In this piece I describe a processing for addressing trauma, which I am beginning to offer clients as an adjunct to their existing therapeutic work.
Eye Movement Desensitization and Reprocessing (EMDR) is a powerful tool that applies bilateral movements (a brain-healing mechanism similar to the natural movements of REM sleep) while desensitizing painful, disturbing memories, feelings, and present-day triggers, and reprocesses the negative beliefs attached to those memories.
Unprocessed memories remain locked inside the amygdala of the brain, and even though 10 years may pass, the memory “frozen in time” can wreak havoc on present-day living. Therefore, a trigger in the here-and-now can activate the fight/flight/flee response (an “amygdala hijack”), causing a client to respond in an elevated manner, when they would rather remain grounded in their pre-frontal cortex.
As the client processes with EMDR, they experience an adaptive perspective around the memory, and what was once “frozen in time,” is now adapted into a more positive frame of reference; something that an individual could say, “Yes, this unfortunate thing that happened will continue to be unacceptable; however, it no longer has the ability to cause disturbance in my life.”
EMDR uses a three pronged protocol: (1) the past events that are at the root of the symptoms the client experiences in the “here-and-now” ;(2) the current triggers that cause distress; and (3) future templates, which are utilized to assist and reinforce the newly adaptive material. EMDR consists of 8 phases: initial history discovery and treatment planning, preparation, assessment, desensitization, installation, body scan, closure, and then reevaluation. Every client is different and the therapist adjusts the treatment plan individually.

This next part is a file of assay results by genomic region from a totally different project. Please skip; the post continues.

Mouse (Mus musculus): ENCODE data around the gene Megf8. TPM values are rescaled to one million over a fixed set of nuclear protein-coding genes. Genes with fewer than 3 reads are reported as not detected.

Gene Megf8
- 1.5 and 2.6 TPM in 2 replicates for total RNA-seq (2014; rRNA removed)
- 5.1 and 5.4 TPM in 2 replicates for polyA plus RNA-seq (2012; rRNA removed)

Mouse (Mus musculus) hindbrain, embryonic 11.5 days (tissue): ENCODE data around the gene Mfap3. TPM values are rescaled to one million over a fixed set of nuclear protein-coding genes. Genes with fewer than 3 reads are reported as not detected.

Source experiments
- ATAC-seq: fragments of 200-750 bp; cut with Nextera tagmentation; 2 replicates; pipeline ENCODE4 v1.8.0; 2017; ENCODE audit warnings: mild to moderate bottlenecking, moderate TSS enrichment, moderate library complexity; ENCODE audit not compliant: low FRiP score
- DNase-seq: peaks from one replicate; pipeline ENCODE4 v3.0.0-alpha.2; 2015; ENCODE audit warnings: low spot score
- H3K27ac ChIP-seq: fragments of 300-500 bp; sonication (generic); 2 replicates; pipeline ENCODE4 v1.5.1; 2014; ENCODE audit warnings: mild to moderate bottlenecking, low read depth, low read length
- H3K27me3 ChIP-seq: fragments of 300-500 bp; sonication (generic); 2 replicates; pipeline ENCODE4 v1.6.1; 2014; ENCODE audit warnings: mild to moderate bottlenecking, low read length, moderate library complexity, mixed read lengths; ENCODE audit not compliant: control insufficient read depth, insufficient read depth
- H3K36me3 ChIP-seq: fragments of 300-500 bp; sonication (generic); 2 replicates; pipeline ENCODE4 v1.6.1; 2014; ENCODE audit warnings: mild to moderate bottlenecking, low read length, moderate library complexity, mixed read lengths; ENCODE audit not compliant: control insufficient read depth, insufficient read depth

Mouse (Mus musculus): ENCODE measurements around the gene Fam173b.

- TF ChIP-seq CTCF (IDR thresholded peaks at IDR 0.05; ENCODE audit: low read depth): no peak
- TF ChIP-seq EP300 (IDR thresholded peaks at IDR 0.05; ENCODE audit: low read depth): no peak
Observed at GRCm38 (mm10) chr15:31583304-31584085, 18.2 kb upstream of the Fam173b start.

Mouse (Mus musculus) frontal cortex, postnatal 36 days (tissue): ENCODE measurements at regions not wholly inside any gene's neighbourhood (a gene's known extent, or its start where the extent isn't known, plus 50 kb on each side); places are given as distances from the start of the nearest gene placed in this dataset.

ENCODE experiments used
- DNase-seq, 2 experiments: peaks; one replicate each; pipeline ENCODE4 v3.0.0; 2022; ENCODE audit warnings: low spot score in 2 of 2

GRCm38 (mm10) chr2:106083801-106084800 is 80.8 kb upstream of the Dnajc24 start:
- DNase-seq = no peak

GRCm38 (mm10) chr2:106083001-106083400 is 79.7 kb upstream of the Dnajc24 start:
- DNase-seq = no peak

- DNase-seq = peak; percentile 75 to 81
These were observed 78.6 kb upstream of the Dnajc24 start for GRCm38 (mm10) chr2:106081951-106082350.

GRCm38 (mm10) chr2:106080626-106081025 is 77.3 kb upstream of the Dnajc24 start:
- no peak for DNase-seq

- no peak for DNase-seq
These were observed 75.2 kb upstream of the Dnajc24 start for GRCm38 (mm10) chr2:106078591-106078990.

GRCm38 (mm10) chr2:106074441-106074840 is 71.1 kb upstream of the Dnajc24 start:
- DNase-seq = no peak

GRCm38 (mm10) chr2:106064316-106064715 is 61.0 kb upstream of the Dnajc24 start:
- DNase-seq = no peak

In my practice as an EMDR therapist I have had the ability to do weekly EMDR with my local, private clients, and a more intensive approach to EMDR (multiple sessions in a week or two-week program) with our Intensive Therapy Program (ITP) clients. While weekly or bi-weekly sessions of EMDR can be highly effective, some clients need more.
Research is positive regarding intensive EMDR and shows clients can conquer their trauma symptoms, rather than live with the pain they cause.
Whether a client is looking to “jump-start” the EMDR process, continue working through an established treatment plan, or utilize specialized protocols, such as the Feeling-State Protocol for Addiction, DeTur, or Recent-Traumatic Event Protocol (R-TEP), intensive EMDR can be an excellent option.
I am offering a one to two-day in-person option, 6 hours per day (3 hours in the morning, an hour break, followed by 3 hours in the afternoon).
Clients are required to have or obtain a referral from their current therapist. I will provide their therapist a summary of what we processed/focused on and progress made.
Clients will have the opportunity to book their appointments in advance of my normal schedule, typically more than 6 weeks out.
I am available to answer any questions you may have.
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